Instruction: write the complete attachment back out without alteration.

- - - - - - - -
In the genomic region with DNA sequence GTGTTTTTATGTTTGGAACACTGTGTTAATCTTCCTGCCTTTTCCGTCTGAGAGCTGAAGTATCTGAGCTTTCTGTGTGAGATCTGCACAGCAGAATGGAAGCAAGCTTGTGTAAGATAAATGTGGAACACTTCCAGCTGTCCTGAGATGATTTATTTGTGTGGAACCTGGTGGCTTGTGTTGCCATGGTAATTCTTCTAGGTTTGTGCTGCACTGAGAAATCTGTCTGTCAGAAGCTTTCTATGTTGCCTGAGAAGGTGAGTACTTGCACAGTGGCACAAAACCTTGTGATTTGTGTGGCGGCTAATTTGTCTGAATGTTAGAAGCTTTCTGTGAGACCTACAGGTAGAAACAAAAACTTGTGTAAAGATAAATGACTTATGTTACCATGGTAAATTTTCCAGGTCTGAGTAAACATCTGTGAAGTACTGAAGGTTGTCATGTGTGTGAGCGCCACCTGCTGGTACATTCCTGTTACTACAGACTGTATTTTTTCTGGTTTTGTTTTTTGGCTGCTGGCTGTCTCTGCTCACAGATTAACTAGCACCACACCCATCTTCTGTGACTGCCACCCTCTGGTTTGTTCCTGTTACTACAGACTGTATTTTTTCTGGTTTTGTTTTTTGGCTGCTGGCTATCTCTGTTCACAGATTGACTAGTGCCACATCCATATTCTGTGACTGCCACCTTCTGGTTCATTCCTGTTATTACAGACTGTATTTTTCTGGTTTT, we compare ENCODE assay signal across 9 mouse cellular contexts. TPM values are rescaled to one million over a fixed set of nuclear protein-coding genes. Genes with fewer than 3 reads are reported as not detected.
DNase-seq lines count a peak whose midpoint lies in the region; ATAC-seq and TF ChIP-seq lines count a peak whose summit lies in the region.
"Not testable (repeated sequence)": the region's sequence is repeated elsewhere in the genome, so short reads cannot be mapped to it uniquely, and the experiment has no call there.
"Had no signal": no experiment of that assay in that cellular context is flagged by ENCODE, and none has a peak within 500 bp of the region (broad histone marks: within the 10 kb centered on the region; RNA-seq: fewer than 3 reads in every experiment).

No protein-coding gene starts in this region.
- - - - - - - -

In the genomic region with DNA sequence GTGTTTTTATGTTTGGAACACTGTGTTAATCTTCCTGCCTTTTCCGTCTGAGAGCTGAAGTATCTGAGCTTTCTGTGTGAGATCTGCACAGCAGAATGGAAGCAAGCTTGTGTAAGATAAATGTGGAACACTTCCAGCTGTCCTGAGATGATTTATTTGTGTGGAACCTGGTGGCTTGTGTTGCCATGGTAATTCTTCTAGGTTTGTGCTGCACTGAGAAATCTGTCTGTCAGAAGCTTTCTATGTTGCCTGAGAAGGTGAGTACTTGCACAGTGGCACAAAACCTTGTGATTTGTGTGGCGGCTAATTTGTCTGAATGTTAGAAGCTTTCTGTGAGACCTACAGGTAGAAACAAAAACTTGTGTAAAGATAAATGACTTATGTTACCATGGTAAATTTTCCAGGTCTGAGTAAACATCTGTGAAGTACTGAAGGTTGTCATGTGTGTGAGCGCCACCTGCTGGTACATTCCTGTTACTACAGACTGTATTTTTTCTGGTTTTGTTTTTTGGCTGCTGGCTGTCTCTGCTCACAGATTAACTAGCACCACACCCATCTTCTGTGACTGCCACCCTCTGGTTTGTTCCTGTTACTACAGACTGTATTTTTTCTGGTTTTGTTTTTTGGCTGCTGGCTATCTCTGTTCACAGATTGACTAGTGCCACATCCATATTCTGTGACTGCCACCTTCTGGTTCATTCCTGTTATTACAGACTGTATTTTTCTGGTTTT, we compare ENCODE assay signal across 9 mouse cellular contexts. TPM values are rescaled to one million over a fixed set of nuclear protein-coding genes. Genes with fewer than 3 reads are reported as not detected.
DNase-seq lines count a peak whose midpoint lies in the region; ATAC-seq and TF ChIP-seq lines count a peak whose summit lies in the region.
"Not testable (repeated sequence)": the region's sequence is repeated elsewhere in the genome, so short reads cannot be mapped to it uniquely, and the experiment has no call there.
"Had no signal": no experiment of that assay in that cellular context is flagged by ENCODE, and none has a peak within 500 bp of the region (broad histone marks: within the 10 kb centered on the region; RNA-seq: fewer than 3 reads in every experiment).

No protein-coding gene starts in this region.